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Old 07 February 2016, 07:14 PM
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Cervus Cervus is offline
 
Join Date: 21 October 2002
Location: Florida
Posts: 21,203
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Originally Posted by Mouse View Post
I keep trying to learn about birds, but bird books have large pictures of them all perfectly still, which doesn't do me much good because birds in real life hop around and fly instead of staying perfectly still so I can ID them. Ugh..didn't nature get the memo that she exists to serve me?
Your local Audubon society should have free field trips that are open to the public; check their website. The best way to learn to ID birds is to learn their movements, their calls, their migration patterns, and their preferred habitats and food sources. Some species have a distinct way of bobbing their tails, others might bob their heads or wag their tails in a certain way when they're foraging. Knowing these distinctive movements can make it easy to ID similar-looking or fast-moving species.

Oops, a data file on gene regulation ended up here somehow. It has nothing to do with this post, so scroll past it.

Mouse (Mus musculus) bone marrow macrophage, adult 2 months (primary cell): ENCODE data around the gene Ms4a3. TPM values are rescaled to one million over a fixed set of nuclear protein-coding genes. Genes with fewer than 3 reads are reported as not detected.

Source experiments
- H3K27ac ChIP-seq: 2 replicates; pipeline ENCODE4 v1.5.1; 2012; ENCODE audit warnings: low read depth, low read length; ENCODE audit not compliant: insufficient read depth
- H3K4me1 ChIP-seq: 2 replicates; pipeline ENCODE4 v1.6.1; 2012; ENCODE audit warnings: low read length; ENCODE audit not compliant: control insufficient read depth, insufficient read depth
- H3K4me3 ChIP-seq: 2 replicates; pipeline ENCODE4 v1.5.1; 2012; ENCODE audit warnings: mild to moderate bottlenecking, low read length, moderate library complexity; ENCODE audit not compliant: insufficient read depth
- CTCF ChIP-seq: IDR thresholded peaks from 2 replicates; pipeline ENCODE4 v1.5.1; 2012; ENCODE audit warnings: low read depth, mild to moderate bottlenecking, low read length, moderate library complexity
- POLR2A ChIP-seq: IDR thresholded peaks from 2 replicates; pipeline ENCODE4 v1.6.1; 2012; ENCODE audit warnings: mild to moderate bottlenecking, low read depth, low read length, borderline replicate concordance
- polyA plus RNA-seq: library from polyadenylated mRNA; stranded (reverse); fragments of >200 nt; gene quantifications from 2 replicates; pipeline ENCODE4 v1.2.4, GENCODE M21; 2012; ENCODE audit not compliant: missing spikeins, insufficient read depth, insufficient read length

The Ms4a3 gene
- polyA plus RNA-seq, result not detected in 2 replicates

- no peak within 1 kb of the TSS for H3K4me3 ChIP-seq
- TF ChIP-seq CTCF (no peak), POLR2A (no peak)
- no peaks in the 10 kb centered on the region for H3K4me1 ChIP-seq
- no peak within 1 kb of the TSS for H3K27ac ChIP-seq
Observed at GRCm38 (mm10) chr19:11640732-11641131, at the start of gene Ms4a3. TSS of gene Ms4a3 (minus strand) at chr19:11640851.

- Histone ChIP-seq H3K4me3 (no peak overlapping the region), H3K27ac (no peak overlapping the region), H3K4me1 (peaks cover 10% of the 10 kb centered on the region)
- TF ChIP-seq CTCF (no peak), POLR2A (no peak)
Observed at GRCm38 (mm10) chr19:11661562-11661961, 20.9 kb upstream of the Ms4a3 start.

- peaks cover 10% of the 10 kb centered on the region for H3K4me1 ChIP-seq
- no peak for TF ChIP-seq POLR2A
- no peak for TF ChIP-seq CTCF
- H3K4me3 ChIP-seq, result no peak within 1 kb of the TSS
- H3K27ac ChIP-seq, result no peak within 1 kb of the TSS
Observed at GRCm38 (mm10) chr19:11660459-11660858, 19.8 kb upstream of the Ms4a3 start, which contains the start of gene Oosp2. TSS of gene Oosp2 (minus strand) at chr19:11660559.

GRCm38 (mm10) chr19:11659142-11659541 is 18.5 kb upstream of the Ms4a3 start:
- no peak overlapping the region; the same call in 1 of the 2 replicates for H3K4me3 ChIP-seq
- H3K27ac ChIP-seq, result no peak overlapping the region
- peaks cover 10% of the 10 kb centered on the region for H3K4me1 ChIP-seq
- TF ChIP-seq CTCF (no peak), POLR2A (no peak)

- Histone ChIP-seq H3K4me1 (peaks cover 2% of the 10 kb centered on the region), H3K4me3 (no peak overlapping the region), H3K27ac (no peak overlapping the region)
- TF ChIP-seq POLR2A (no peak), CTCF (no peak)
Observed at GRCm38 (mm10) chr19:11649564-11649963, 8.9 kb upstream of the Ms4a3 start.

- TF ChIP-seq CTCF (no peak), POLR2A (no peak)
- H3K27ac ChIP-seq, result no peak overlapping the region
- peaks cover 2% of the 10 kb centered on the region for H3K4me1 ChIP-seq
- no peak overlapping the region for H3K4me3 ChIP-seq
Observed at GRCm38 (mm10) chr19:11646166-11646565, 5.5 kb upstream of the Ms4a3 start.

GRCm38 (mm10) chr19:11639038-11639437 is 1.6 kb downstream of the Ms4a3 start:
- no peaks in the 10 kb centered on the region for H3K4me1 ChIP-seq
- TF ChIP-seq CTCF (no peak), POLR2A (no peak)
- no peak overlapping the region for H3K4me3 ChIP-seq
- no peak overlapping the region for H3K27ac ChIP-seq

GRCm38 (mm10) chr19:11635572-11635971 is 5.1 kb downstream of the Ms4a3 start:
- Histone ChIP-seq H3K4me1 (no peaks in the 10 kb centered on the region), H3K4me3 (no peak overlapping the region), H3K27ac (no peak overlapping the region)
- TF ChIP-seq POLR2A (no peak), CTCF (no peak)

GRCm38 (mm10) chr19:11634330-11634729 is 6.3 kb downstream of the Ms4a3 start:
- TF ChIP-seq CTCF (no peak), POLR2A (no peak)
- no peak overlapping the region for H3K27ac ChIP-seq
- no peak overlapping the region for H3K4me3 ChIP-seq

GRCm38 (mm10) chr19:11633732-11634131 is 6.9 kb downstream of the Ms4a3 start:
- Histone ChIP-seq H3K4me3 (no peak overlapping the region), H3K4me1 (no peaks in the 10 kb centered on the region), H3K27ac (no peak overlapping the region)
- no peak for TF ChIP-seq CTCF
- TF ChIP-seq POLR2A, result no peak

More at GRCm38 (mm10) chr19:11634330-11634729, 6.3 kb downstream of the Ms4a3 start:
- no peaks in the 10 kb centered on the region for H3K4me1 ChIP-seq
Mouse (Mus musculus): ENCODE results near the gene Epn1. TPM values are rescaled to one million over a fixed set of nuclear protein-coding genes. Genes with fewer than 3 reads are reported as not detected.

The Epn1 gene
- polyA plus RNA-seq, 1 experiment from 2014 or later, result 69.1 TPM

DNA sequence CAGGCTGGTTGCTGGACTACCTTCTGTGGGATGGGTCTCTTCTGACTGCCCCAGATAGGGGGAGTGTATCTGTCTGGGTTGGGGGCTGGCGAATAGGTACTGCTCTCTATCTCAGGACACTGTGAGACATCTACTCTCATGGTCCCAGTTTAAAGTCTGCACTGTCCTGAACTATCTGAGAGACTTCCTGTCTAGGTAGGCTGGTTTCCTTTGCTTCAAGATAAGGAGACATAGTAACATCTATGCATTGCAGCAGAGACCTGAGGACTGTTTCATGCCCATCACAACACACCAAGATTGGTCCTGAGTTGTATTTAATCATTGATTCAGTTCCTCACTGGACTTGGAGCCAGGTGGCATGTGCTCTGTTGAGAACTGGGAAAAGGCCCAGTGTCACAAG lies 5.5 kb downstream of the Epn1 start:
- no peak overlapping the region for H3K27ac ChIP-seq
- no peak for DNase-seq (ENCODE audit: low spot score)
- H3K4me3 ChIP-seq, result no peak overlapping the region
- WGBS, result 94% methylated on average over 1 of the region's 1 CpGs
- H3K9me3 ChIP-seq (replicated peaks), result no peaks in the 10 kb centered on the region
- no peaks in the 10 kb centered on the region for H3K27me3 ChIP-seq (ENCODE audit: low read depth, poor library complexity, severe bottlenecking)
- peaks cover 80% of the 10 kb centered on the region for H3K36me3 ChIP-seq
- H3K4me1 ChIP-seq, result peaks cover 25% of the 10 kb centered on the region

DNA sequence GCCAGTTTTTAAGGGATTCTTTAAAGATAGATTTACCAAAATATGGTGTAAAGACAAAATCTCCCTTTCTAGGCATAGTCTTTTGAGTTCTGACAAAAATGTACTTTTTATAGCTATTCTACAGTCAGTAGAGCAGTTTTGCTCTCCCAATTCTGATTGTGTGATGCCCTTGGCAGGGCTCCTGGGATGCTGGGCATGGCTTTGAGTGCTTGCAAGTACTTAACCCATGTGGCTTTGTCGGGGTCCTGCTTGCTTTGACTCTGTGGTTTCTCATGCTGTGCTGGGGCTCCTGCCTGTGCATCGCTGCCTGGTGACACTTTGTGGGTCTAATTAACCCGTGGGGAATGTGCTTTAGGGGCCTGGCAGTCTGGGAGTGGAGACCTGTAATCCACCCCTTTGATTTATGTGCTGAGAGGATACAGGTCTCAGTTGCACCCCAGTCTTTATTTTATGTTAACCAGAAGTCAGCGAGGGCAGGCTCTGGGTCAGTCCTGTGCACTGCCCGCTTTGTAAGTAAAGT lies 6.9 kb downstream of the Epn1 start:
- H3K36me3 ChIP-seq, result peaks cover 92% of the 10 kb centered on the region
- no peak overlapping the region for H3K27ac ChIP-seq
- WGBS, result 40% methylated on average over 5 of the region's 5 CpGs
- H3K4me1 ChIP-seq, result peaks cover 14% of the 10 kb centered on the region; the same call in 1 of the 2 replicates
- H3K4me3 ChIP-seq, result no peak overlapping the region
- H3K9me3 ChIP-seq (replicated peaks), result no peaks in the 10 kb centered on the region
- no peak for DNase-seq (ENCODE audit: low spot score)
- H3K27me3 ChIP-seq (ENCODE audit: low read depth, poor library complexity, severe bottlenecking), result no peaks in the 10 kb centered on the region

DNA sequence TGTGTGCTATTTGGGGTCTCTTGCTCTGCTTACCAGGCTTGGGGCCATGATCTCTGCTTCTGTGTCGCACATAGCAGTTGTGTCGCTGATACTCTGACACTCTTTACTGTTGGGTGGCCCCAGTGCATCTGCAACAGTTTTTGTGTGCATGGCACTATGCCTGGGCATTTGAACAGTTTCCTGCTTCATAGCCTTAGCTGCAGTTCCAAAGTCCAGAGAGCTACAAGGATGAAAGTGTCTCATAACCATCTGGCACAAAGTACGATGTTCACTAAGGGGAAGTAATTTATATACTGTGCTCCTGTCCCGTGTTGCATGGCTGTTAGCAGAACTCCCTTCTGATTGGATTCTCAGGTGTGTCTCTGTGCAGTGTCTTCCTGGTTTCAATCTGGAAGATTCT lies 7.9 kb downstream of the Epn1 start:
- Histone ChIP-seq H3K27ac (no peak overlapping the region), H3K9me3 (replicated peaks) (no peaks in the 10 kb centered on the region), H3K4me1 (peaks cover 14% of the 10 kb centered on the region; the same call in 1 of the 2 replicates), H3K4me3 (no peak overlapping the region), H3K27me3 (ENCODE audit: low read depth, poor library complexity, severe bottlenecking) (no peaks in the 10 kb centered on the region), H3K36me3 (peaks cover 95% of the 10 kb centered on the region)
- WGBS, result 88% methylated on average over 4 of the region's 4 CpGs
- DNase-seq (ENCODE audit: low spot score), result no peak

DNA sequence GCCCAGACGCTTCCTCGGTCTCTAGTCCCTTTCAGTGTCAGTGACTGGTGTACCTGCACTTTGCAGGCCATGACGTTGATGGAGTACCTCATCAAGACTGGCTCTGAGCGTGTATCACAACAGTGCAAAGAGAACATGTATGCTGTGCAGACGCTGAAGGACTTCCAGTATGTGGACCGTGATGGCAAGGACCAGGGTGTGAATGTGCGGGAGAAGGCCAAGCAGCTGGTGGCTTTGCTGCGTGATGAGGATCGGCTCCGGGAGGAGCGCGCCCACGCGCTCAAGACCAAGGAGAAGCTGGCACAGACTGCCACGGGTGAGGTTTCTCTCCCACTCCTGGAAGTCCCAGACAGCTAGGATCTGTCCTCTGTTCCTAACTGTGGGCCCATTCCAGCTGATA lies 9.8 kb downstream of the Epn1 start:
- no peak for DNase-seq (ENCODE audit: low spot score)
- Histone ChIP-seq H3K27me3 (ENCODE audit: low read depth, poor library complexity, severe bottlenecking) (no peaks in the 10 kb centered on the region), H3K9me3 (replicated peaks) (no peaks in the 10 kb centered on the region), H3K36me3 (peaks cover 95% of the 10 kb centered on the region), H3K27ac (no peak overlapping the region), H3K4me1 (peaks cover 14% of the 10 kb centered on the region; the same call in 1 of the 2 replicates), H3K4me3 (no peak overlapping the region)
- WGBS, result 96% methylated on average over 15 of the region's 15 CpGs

So it's best, when you're new to birding, to join field trips and talk to other birders and wildlife photographers. Ask them for help IDing species; I've never known anyone who didn't help a complete stranger who wanted to know "What bird is that?" and "How can you tell it apart from the others?"

And don't feel bad; I studied ornithology and I was required to learn hundreds of bird IDs for my classes. It can be tough; I've been a birder for 10 years, and I still can't ID certain shorebirds or gulls who aren't in breeding plumage.

(I learned the term LBJs [little brown jobs] to describe difficult sparrows; unidentifiable shorebirds are "peeps", and it's not uncommon for birders to write "Duck sp." on their list to indicate that they saw some ducks but couldn't ID them to genus level, let alone species.)